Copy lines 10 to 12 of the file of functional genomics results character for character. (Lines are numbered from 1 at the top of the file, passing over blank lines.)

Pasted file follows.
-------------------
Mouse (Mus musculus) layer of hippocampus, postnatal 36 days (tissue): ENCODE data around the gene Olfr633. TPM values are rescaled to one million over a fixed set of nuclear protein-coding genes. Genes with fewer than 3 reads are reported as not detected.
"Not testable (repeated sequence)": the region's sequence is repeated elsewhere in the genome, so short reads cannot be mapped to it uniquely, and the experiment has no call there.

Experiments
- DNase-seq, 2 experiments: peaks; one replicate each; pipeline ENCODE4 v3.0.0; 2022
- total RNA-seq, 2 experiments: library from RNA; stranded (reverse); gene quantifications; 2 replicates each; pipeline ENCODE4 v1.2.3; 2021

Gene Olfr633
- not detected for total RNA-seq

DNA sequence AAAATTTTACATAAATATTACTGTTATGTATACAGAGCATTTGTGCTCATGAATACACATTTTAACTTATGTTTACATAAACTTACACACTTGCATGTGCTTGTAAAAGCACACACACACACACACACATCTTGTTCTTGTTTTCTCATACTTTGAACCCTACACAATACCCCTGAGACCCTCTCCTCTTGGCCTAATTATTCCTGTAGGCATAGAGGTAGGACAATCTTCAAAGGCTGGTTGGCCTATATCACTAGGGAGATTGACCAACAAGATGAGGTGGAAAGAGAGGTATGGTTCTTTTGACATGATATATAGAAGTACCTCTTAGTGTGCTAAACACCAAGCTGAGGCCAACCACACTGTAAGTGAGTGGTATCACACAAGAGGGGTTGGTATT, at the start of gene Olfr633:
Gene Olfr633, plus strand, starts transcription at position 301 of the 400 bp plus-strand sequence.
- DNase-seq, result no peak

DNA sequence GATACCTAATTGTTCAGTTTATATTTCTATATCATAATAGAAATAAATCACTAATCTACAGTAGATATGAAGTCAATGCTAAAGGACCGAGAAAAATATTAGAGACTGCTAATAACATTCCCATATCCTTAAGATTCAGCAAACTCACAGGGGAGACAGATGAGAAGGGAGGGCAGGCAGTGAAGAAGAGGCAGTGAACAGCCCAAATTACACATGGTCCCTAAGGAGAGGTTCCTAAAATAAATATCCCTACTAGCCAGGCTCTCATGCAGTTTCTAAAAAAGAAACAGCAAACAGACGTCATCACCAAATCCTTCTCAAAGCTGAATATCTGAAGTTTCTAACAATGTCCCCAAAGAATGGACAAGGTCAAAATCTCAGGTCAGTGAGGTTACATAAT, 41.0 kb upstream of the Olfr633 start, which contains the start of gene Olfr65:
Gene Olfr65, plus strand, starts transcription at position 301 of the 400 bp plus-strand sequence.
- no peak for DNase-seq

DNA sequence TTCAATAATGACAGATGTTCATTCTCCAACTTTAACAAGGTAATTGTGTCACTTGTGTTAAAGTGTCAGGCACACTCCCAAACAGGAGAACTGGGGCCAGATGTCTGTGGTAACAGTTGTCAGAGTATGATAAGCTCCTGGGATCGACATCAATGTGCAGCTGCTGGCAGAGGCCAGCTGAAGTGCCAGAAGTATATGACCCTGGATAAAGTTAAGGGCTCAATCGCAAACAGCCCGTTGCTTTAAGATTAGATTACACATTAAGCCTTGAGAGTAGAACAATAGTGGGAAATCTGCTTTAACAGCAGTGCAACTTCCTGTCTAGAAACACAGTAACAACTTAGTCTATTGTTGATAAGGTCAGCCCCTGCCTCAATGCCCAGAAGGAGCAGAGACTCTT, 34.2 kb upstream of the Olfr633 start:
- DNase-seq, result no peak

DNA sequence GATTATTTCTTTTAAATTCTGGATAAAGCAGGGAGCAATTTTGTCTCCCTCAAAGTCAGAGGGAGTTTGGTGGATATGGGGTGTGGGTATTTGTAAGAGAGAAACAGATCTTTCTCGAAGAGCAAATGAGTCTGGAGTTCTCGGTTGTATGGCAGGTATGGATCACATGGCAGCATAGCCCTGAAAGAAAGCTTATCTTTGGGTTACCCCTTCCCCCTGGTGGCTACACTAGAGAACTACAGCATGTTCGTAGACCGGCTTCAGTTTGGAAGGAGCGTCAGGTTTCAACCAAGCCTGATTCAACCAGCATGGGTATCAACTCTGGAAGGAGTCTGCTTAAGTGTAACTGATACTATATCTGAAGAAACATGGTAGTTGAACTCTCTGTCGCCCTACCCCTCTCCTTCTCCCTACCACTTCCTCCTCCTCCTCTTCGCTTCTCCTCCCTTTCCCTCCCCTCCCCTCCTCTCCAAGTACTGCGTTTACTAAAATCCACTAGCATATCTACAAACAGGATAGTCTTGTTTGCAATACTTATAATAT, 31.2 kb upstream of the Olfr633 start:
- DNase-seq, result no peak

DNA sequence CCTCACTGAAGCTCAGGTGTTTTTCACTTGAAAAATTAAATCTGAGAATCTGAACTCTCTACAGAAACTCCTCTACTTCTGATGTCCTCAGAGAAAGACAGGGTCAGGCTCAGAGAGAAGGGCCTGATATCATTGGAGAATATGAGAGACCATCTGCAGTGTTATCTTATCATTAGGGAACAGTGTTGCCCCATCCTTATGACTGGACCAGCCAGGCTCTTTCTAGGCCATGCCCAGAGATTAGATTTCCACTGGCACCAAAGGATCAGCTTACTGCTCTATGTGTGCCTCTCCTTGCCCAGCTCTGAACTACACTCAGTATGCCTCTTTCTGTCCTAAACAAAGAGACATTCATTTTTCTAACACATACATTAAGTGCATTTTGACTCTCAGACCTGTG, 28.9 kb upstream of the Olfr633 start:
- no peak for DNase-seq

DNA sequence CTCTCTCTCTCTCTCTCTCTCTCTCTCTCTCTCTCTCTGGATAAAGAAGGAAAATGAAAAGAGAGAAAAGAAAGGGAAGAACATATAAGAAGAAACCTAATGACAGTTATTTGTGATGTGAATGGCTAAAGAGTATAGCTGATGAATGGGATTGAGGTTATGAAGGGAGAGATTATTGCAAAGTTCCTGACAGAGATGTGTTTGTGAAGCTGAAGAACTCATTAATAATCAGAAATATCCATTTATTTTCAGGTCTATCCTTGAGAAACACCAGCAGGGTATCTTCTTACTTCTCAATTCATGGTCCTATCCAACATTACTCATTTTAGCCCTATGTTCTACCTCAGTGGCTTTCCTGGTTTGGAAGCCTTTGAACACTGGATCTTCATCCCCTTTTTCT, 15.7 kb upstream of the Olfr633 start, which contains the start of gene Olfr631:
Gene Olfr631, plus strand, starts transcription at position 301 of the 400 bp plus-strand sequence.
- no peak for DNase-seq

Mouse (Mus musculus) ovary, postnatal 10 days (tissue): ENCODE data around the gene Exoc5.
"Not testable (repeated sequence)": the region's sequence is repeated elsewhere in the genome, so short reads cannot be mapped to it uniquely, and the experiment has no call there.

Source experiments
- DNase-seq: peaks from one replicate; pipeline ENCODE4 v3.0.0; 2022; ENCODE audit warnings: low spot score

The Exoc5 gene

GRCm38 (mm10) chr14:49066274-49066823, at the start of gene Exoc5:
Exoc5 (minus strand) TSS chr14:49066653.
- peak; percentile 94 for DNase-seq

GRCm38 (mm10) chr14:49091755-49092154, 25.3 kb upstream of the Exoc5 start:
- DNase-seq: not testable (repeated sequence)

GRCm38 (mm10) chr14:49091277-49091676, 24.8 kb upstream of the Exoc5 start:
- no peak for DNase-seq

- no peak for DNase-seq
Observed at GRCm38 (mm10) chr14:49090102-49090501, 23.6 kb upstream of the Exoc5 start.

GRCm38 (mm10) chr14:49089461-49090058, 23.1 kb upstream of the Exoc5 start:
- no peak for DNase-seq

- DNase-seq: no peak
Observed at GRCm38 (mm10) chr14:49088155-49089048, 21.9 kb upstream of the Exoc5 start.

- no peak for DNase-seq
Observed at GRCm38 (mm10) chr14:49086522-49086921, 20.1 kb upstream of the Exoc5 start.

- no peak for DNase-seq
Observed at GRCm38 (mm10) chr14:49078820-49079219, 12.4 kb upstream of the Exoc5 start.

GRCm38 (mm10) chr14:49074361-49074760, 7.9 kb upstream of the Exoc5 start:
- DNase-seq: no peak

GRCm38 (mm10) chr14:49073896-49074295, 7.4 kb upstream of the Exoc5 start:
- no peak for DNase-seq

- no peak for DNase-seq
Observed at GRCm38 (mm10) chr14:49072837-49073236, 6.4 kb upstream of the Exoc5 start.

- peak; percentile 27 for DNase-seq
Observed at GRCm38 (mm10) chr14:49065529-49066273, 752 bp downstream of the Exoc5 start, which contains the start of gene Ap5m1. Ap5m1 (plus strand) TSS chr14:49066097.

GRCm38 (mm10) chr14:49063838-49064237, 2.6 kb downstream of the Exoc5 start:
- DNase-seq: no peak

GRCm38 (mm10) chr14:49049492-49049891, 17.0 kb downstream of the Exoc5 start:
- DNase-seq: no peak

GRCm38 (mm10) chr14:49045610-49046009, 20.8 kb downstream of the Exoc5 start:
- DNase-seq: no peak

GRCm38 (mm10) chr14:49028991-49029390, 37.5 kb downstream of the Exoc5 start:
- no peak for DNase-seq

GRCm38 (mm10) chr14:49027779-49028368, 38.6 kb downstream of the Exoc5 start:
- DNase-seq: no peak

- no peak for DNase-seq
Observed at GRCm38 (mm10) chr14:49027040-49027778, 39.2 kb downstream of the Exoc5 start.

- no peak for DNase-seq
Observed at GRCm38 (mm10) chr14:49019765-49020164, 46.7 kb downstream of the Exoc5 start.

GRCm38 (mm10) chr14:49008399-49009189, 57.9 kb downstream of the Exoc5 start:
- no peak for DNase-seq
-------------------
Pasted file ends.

- DNase-seq, result no peak

DNA sequence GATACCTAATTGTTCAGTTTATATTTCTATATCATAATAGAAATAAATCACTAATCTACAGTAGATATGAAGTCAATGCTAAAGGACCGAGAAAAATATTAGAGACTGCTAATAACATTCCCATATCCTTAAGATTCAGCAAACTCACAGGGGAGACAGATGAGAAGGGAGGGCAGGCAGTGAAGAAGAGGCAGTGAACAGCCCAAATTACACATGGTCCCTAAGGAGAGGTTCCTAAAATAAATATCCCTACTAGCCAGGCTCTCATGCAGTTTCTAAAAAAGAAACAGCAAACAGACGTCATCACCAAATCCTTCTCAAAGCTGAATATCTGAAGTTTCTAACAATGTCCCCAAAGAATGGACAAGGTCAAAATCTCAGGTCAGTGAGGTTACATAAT, 41.0 kb upstream of the Olfr633 start, which contains the start of gene Olfr65:
Gene Olfr65, plus strand, starts transcription at position 301 of the 400 bp plus-strand sequence.